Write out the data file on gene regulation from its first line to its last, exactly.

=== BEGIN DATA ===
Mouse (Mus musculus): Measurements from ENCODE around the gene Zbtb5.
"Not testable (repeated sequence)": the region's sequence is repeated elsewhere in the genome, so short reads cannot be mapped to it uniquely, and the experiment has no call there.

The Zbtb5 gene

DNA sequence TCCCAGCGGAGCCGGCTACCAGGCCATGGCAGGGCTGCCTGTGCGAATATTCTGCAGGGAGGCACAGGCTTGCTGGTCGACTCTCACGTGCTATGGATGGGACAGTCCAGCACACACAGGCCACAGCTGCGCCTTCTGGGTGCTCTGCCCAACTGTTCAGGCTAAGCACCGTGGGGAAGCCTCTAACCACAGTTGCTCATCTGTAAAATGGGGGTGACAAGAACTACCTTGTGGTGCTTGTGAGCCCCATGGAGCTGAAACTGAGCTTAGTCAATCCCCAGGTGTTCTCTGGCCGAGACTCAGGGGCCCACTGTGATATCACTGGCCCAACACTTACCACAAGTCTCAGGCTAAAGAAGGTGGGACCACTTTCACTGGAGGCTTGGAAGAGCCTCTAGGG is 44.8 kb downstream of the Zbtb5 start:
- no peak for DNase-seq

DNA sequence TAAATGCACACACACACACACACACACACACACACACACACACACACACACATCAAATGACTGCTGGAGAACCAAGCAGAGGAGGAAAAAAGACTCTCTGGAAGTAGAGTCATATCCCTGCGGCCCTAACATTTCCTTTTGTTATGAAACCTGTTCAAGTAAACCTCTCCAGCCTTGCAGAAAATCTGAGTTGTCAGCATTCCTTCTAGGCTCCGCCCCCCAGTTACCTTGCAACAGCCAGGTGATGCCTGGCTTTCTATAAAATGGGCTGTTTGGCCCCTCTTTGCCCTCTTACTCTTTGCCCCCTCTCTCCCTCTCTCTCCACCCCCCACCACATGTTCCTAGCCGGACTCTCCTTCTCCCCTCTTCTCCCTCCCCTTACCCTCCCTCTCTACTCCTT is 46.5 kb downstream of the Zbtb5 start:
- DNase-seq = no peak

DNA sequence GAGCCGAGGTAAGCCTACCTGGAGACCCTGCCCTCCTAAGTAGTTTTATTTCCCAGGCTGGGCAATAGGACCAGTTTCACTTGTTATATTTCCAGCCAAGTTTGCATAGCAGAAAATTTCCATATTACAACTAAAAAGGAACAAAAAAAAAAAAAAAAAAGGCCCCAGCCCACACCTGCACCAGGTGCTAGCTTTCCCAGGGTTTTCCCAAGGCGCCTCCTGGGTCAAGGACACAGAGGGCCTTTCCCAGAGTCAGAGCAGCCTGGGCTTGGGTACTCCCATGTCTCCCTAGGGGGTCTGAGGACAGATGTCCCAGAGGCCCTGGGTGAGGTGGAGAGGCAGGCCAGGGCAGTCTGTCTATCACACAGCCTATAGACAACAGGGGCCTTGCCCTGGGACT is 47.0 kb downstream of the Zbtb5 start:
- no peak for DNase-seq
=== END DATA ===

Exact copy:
Mouse (Mus musculus): Measurements from ENCODE around the gene Zbtb5.
"Not testable (repeated sequence)": the region's sequence is repeated elsewhere in the genome, so short reads cannot be mapped to it uniquely, and the experiment has no call there.

The Zbtb5 gene

DNA sequence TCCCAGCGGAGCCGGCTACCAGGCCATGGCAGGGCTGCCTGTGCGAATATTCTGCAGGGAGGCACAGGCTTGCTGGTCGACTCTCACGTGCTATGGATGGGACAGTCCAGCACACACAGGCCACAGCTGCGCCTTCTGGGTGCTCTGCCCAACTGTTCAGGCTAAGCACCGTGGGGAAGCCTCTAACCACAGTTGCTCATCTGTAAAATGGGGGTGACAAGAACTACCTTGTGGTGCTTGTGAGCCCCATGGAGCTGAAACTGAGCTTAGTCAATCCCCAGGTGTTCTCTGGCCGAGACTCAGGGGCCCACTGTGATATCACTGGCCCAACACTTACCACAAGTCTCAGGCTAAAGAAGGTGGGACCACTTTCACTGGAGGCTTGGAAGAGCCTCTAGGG is 44.8 kb downstream of the Zbtb5 start:
- no peak for DNase-seq

DNA sequence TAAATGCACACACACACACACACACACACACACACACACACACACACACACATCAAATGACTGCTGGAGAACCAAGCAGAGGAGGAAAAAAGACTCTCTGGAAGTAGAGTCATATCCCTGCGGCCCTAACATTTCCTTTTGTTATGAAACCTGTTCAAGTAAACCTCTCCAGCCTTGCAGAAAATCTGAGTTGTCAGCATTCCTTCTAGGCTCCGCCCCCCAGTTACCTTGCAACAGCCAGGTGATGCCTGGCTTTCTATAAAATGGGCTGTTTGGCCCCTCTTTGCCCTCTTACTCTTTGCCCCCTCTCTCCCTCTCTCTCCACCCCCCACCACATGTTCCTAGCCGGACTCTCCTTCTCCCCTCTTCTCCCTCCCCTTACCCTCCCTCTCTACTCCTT is 46.5 kb downstream of the Zbtb5 start:
- DNase-seq = no peak

DNA sequence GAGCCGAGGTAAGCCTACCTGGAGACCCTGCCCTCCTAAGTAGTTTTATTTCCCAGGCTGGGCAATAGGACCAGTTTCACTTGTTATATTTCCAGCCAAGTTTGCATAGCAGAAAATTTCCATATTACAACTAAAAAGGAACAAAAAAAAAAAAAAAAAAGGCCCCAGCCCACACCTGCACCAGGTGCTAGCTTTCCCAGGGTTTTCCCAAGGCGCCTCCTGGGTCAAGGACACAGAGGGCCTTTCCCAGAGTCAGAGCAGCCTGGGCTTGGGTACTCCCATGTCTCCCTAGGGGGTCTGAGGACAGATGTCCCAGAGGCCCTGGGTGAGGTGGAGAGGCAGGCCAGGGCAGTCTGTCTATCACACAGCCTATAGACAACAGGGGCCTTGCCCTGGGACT is 47.0 kb downstream of the Zbtb5 start:
- no peak for DNase-seq